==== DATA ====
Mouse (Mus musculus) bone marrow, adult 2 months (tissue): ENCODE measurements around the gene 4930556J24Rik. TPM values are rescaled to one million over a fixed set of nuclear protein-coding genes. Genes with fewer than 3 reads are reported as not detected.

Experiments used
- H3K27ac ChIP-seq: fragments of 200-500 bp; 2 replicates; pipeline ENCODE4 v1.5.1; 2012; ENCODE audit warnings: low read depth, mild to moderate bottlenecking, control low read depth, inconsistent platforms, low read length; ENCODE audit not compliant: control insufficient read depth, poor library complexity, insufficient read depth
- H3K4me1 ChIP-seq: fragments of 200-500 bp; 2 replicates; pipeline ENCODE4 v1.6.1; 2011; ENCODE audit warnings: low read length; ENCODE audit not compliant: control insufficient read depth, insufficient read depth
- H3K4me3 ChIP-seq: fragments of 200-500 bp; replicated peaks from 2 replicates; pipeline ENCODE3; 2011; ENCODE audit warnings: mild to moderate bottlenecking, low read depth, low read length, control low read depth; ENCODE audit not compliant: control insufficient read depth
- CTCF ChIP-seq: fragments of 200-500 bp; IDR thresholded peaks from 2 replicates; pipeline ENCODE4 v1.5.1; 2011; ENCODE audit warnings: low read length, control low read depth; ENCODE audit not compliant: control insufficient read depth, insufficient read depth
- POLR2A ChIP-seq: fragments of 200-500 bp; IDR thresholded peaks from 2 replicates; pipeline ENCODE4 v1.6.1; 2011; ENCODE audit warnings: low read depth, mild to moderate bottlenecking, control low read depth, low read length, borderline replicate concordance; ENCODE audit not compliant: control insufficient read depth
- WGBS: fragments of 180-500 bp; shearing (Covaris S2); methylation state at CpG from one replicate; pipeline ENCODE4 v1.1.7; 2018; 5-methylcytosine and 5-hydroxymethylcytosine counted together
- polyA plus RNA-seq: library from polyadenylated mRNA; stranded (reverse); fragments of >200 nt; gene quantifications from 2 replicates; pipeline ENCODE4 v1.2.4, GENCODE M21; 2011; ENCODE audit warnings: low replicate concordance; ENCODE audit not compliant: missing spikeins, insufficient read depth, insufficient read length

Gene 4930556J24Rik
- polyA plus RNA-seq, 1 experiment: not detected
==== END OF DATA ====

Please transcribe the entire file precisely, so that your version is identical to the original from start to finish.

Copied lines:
Mouse (Mus musculus) bone marrow, adult 2 months (tissue): ENCODE measurements around the gene 4930556J24Rik. TPM values are rescaled to one million over a fixed set of nuclear protein-coding genes. Genes with fewer than 3 reads are reported as not detected.

Experiments used
- H3K27ac ChIP-seq: fragments of 200-500 bp; 2 replicates; pipeline ENCODE4 v1.5.1; 2012; ENCODE audit warnings: low read depth, mild to moderate bottlenecking, control low read depth, inconsistent platforms, low read length; ENCODE audit not compliant: control insufficient read depth, poor library complexity, insufficient read depth
- H3K4me1 ChIP-seq: fragments of 200-500 bp; 2 replicates; pipeline ENCODE4 v1.6.1; 2011; ENCODE audit warnings: low read length; ENCODE audit not compliant: control insufficient read depth, insufficient read depth
- H3K4me3 ChIP-seq: fragments of 200-500 bp; replicated peaks from 2 replicates; pipeline ENCODE3; 2011; ENCODE audit warnings: mild to moderate bottlenecking, low read depth, low read length, control low read depth; ENCODE audit not compliant: control insufficient read depth
- CTCF ChIP-seq: fragments of 200-500 bp; IDR thresholded peaks from 2 replicates; pipeline ENCODE4 v1.5.1; 2011; ENCODE audit warnings: low read length, control low read depth; ENCODE audit not compliant: control insufficient read depth, insufficient read depth
- POLR2A ChIP-seq: fragments of 200-500 bp; IDR thresholded peaks from 2 replicates; pipeline ENCODE4 v1.6.1; 2011; ENCODE audit warnings: low read depth, mild to moderate bottlenecking, control low read depth, low read length, borderline replicate concordance; ENCODE audit not compliant: control insufficient read depth
- WGBS: fragments of 180-500 bp; shearing (Covaris S2); methylation state at CpG from one replicate; pipeline ENCODE4 v1.1.7; 2018; 5-methylcytosine and 5-hydroxymethylcytosine counted together
- polyA plus RNA-seq: library from polyadenylated mRNA; stranded (reverse); fragments of >200 nt; gene quantifications from 2 replicates; pipeline ENCODE4 v1.2.4, GENCODE M21; 2011; ENCODE audit warnings: low replicate concordance; ENCODE audit not compliant: missing spikeins, insufficient read depth, insufficient read length

Gene 4930556J24Rik
- polyA plus RNA-seq, 1 experiment: not detected